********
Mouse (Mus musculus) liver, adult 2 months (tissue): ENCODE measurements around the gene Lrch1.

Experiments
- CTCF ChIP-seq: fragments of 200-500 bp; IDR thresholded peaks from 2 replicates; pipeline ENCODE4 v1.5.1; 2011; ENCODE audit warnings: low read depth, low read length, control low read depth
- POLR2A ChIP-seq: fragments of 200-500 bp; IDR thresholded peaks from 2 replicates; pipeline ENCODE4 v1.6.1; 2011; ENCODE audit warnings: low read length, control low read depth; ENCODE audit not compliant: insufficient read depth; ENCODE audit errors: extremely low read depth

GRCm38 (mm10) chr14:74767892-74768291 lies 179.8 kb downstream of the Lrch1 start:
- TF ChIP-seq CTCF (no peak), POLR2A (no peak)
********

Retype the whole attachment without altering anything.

Mouse (Mus musculus) liver, adult 2 months (tissue): ENCODE measurements around the gene Lrch1.

Experiments
- CTCF ChIP-seq: fragments of 200-500 bp; IDR thresholded peaks from 2 replicates; pipeline ENCODE4 v1.5.1; 2011; ENCODE audit warnings: low read depth, low read length, control low read depth
- POLR2A ChIP-seq: fragments of 200-500 bp; IDR thresholded peaks from 2 replicates; pipeline ENCODE4 v1.6.1; 2011; ENCODE audit warnings: low read length, control low read depth; ENCODE audit not compliant: insufficient read depth; ENCODE audit errors: extremely low read depth

GRCm38 (mm10) chr14:74767892-74768291 lies 179.8 kb downstream of the Lrch1 start:
- TF ChIP-seq CTCF (no peak), POLR2A (no peak)